Not home for Christmas: Obama, Congress should spend holiday together

Parties need to solve fiscal cliff dilemma before leaving town

Dec 18, 2012 @ 12:13 pm

By

President Barack Obama and House Speaker John Boehner, along with every member of Congress, should be prepared to spend Christmas together.

They should pack their pajamas and get ready to exchange Christmas gifts with one another, trim the tree, drink lots of eggnog and kiss under the mistletoe. Their families will just have to understand that their congressmen dads and congresswomen moms cannot be with them for the holiday because they need to be together to finish their work on the fiscal cliff.

Congress was scheduled to wrap up its work last week, but legislators returned to Washington on Monday and leaders have already warned members to be prepared to stay until Christmas and return just after the holiday until year-end.

I am afraid that's just not good enough.

After all, tough times call for tough action.

We reprimand our children and teach them to play nice when they bicker over who has the best toy and aren't willing to share. Good parents encourage kids to share, to play together and to work together to resolve their issues. Apparently, we need to do the same with members of Congress, because they're not doing it on their own.

Both sides need to find a way to play nice. They need to roll up their sleeves and start working together to find a solution to resolve the fiscal cliff dilemma.

It is past time to eradicate ideological rigidity. It's time to get things done, and if that means they have to work through the holiday and not spend time with their families, then so be it.

The country deserves to see a bipartisan commitment from Congress through a spirit of cooperation.

Instead, Congress and the President have been behaving like spoiled children, so they need to be treated like spoiled children.

Make no mistake: Both Republicans and Democrats are to blame for the country's current stalemate, and it must stop. Partisan politics, stubbornness, selfishness and the passing of blame all have a hand in the lack of work — and leadership — coming out of Congress to resolve the fiscal cliff.

Both parties must reach across the aisle and focus on finding common-sense solutions to the dilemma by supporting policies that will solve our nation's financial problem.

The two sides on Monday apparently came significantly closer to bridging gaps on critical issues such as tax hikes for the wealthy and cuts in Social Security cost-of-living benefits. Those two issues have the potential to cause problems politically for Mr. Obama and Mr. Boehner as Republicans and Democrats start to study them.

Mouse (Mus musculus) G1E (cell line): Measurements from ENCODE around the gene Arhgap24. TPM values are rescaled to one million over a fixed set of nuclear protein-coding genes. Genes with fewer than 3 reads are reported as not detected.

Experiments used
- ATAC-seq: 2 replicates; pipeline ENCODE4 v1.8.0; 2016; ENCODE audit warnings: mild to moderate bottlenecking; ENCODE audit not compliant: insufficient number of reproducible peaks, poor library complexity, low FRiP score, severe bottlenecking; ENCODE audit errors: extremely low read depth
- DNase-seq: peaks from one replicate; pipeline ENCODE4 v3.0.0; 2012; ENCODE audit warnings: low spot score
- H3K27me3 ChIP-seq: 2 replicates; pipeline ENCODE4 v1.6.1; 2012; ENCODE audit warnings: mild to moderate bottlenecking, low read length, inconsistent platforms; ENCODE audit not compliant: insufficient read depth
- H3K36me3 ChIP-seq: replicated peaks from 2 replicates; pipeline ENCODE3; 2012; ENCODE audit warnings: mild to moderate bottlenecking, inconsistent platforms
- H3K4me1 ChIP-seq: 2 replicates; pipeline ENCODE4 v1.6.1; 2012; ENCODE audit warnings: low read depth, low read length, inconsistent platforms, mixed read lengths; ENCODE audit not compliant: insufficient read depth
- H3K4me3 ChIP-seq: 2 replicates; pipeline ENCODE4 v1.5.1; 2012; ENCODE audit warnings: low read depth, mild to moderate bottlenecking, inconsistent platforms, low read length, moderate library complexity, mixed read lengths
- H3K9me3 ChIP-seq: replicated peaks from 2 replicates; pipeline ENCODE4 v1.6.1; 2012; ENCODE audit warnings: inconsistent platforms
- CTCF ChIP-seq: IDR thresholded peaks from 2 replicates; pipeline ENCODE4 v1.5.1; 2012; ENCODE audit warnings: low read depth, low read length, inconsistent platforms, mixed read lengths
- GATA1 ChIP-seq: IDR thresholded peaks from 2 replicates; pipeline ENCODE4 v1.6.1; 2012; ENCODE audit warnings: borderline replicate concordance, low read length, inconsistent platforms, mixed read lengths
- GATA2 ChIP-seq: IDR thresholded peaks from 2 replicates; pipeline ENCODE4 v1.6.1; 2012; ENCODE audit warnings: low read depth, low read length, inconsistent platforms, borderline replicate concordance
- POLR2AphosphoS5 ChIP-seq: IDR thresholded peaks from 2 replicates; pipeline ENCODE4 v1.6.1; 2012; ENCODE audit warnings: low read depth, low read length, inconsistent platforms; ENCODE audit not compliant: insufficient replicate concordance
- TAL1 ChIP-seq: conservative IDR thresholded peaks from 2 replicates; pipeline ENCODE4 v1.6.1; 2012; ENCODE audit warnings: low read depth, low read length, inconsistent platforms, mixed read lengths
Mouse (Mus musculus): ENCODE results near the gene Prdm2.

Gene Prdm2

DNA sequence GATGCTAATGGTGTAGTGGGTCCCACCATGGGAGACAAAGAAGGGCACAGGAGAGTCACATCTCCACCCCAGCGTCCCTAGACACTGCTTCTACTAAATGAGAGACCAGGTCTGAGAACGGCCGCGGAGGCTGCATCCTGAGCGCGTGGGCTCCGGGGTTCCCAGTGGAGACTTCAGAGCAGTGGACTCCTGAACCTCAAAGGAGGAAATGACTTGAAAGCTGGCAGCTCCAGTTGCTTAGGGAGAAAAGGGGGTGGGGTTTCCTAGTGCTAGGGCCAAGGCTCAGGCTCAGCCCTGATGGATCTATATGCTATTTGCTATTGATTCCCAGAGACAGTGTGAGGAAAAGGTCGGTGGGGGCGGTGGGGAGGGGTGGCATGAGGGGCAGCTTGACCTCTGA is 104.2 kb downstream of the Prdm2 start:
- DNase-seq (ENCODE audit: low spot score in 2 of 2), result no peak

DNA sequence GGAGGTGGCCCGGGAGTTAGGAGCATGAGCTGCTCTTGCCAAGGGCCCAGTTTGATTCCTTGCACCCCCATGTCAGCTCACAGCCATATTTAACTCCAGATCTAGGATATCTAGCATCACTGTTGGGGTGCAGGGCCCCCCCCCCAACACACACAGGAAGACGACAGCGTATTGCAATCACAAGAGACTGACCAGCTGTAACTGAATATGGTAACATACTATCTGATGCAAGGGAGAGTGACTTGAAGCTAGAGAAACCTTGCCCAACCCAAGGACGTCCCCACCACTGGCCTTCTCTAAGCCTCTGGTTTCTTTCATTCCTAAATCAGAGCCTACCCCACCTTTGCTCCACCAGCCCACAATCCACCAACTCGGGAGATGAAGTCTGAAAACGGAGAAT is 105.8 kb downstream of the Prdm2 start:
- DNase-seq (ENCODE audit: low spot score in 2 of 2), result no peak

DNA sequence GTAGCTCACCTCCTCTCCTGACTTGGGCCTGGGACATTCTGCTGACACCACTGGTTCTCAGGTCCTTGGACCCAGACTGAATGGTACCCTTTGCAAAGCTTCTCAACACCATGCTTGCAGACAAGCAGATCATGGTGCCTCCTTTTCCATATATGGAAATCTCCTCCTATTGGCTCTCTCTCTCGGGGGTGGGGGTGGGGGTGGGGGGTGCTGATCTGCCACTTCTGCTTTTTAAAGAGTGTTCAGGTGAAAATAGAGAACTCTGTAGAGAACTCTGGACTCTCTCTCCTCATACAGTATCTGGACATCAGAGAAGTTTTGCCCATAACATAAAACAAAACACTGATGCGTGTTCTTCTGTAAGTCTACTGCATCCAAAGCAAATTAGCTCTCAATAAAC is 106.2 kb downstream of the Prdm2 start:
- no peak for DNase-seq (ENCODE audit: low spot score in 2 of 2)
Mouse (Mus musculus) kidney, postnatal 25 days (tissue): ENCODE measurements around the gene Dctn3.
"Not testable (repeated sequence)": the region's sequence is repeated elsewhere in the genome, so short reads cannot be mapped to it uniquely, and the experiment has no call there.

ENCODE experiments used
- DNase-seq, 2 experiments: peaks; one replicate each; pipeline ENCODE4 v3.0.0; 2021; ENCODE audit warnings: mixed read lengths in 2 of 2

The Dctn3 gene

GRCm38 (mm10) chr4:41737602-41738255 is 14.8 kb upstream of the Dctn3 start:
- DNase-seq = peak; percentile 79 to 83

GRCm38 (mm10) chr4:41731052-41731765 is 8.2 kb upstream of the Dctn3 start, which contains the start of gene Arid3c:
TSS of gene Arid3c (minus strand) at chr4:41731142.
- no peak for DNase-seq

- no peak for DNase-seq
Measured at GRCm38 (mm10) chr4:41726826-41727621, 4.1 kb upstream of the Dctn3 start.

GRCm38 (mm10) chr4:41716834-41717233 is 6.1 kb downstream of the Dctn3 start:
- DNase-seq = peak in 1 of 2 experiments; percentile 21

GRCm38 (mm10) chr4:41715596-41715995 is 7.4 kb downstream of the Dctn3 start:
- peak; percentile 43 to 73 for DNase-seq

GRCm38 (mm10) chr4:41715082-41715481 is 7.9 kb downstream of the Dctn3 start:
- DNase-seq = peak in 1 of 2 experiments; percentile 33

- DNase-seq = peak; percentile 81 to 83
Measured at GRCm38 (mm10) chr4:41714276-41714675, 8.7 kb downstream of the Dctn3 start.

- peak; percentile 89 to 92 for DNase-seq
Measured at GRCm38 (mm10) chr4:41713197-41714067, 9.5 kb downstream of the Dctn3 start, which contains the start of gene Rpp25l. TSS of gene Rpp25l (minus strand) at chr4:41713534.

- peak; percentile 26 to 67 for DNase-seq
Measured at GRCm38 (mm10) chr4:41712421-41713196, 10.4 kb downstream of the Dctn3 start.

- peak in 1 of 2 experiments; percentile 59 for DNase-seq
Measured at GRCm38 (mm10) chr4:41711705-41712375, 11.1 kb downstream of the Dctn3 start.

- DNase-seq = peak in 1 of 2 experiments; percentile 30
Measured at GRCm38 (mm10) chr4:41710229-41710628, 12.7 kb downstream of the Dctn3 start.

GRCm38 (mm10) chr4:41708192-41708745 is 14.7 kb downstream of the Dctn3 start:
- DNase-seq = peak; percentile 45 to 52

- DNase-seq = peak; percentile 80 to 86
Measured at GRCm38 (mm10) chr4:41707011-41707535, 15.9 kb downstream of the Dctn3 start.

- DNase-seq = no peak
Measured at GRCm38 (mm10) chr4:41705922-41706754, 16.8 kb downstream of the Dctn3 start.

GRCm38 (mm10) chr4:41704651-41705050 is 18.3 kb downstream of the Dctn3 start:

Mr. Obama and Mr. Boehner made the most headway on extending the reduced tax rates originally enacted under President George W. Bush. Both have agreed to keep the low rates for everyone but the wealthy, but they still differ on who qualifies as wealthy for tax purposes.

Behind the scenes, administration officials and senior Republican aides continued to make progress.

The reaction today from their respective party allies in Congress may help determine how much further each can go to finish off a deal and how much longer it would take to do so.

A deal would have to be reached by Christmas to allow time for the legislative process to approve the required measure or measures by the end of the year.

With that said, President Obama and members of Congress should prepare to gather around the old yule log as they complete the necessary work on the fiscal cliff.

0
Comments

What do you think?

View comments

Recommended for you

Featured video

Gadget Girl

Gadget Girl: The case of demystifying workflows

For today's case, Gadget Girl infiltrates Redtail U to find out how they have flipped the script on process and workflows by creating a great training program for advisers and their support staff.

Latest news & opinion

Nontraded REITs to post worst sales since 2002

The industry is on track to raise just $4.4 billion, well off the $19.6 billion it raised just four years ago, as new regulations hinder sales.

Broker protocol for recruiting a boon for clients

New research finds advisers whose firms have joined the agreement take better care of customers.

Meet our 2017 Women to Watch

Introducing 20 female financial advisers and industry executives who are distinguished leaders, advancing the business of providing advice through their creativity and hard work.

Raymond James executives call on industry to keep broker protocol

Also ask firms to pay for the administration of the protocol to 'ensure its longevity and relevance.'

Senate committee approves tax plan but full passage not assured

Several Republican senators expressed reservations about the bill, and the GOP cannot afford too many defections.

X

Subscribe and Save 60%

Premium Access
Print + Digital

Learn more
Subscribe to Print